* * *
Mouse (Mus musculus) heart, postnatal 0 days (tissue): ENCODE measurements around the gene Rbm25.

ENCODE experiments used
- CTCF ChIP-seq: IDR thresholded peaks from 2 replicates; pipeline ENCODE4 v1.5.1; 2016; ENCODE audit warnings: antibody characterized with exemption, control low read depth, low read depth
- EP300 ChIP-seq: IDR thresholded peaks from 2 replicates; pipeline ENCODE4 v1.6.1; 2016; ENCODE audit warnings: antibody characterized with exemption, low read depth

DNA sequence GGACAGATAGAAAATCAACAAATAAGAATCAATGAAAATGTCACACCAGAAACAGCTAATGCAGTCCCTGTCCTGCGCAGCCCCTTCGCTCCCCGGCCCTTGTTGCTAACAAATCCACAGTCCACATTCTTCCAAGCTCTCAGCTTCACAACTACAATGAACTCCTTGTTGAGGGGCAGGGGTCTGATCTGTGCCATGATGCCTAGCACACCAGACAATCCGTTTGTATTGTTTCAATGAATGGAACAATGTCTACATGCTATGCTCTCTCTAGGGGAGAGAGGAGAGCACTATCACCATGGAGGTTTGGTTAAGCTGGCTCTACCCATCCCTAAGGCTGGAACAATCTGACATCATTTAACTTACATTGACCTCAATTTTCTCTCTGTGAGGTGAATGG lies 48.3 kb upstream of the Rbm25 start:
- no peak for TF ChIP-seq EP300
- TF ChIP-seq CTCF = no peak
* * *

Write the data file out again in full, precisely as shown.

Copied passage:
Mouse (Mus musculus) heart, postnatal 0 days (tissue): ENCODE measurements around the gene Rbm25.

ENCODE experiments used
- CTCF ChIP-seq: IDR thresholded peaks from 2 replicates; pipeline ENCODE4 v1.5.1; 2016; ENCODE audit warnings: antibody characterized with exemption, control low read depth, low read depth
- EP300 ChIP-seq: IDR thresholded peaks from 2 replicates; pipeline ENCODE4 v1.6.1; 2016; ENCODE audit warnings: antibody characterized with exemption, low read depth

DNA sequence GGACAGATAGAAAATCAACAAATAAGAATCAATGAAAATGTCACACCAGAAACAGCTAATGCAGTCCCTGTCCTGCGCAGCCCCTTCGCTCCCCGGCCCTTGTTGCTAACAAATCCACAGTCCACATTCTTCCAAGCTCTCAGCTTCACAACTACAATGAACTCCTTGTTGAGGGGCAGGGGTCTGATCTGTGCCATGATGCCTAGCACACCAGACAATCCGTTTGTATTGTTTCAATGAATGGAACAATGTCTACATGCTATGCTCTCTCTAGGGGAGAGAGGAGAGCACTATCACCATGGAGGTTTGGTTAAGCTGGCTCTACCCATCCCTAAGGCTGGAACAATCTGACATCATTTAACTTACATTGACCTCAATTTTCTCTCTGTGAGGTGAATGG lies 48.3 kb upstream of the Rbm25 start:
- no peak for TF ChIP-seq EP300
- TF ChIP-seq CTCF = no peak